Global Poverty: Challenges and Hopes in the New Millennium (Syllabus) – University of California, Berkeley

Ananya Roy
August 29, 2012

The Global Poverty class has the following goals. First, it trains students to become participants in the global debates about poverty and inequality. In doing so, it teaches students about dominant paradigms of development and welfare and situates such paradigms in the 20th century history of capitalism and liberal democracy.

Second, the class introduces students to the field of poverty action. It examines key institutions and actors – from the World Bank to global social movements, from national and local governments to nonprofits and NGOs, from multinational corporations to philanthropic foundations. Students are encouraged to understand methodologies of poverty action and their strengths and limitations.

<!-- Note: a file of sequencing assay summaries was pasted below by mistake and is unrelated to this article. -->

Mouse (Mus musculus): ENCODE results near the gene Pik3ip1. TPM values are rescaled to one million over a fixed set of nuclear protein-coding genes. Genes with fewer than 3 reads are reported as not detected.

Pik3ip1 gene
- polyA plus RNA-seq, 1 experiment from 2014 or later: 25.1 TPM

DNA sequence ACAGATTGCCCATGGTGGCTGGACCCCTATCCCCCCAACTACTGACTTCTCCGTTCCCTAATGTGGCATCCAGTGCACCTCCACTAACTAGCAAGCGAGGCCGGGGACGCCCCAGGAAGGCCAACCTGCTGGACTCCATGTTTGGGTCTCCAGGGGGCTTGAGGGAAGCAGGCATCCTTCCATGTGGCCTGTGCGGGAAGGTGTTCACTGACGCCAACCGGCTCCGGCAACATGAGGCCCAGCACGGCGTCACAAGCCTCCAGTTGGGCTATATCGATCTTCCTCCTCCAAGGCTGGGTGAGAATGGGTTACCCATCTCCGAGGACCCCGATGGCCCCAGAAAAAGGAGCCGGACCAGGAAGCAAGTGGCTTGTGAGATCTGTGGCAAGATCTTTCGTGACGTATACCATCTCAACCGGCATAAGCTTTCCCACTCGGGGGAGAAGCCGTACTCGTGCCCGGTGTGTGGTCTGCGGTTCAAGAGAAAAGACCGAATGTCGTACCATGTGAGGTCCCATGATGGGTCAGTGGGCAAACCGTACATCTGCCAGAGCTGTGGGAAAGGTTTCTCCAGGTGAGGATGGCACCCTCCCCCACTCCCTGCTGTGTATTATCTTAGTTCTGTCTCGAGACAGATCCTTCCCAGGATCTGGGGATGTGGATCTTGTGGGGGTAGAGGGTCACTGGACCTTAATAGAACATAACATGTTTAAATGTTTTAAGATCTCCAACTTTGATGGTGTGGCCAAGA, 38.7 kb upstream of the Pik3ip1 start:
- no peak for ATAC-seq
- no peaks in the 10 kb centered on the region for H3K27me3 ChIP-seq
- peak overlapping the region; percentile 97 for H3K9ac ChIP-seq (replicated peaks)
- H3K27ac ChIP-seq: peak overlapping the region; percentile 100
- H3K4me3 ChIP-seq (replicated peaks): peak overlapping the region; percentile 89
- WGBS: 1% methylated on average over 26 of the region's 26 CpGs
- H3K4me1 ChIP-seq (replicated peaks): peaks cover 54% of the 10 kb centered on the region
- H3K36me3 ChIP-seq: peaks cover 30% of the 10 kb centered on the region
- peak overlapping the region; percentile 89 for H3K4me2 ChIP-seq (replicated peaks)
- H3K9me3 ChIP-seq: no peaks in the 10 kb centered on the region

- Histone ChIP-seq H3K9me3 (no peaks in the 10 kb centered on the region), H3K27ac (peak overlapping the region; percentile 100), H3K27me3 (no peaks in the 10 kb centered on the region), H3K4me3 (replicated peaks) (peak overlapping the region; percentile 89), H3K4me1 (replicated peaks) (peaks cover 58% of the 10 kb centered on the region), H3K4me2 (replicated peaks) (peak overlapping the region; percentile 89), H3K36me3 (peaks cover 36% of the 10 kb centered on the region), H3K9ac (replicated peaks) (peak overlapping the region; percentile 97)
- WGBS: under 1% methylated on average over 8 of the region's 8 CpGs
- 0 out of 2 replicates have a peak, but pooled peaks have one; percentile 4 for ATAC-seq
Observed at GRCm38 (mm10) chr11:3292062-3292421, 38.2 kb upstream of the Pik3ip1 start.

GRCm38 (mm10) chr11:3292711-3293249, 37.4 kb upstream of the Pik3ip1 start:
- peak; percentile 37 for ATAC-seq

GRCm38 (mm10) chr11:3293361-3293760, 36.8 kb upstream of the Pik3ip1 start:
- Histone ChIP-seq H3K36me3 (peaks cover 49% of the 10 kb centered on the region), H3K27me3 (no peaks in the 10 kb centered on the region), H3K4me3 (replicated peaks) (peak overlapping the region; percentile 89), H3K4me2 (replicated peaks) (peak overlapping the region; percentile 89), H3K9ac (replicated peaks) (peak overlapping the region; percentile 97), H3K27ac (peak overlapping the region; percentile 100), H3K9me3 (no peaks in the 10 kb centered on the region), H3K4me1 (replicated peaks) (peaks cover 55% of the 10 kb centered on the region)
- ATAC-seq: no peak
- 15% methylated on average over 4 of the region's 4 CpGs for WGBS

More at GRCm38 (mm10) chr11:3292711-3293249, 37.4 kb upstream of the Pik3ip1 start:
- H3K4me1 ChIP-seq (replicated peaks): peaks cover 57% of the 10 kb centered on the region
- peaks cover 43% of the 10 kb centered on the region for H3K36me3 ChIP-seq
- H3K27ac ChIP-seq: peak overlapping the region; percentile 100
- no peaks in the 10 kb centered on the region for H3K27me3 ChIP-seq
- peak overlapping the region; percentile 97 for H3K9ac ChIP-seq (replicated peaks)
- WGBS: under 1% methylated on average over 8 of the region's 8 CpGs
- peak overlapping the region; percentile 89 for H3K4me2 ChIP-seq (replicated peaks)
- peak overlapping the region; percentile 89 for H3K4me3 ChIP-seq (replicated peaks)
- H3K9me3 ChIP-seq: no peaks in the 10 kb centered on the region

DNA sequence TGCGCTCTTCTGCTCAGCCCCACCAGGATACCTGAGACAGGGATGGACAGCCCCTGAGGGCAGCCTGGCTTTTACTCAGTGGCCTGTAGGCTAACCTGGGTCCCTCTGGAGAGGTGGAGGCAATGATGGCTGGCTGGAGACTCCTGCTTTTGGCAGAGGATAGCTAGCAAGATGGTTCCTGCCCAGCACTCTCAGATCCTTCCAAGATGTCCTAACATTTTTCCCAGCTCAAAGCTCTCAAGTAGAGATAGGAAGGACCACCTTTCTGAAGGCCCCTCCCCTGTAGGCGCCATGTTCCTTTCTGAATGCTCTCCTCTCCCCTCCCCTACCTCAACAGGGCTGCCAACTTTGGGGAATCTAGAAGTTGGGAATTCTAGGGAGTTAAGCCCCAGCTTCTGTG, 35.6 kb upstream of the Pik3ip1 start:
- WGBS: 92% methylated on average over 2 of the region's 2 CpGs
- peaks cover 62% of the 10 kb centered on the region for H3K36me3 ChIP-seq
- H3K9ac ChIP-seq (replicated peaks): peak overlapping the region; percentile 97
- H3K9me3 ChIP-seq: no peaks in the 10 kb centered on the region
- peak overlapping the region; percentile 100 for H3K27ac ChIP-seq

Third, the course is concerned with philosophies of global justice and the ethics of global citizenship. Students are expected to critically reflect upon their own engagements with poverty action and their own aspirations for social change.

Finally, the class adopts a global approach to the analysis of poverty and inequality. While the emphasis of the class is on the experiences of the global South, it is equally concerned with structures of inequality in the global North. In this sense, the class brings poverty “home,” disrupting the comfortable perception that poverty exists elsewhere, at a distance.

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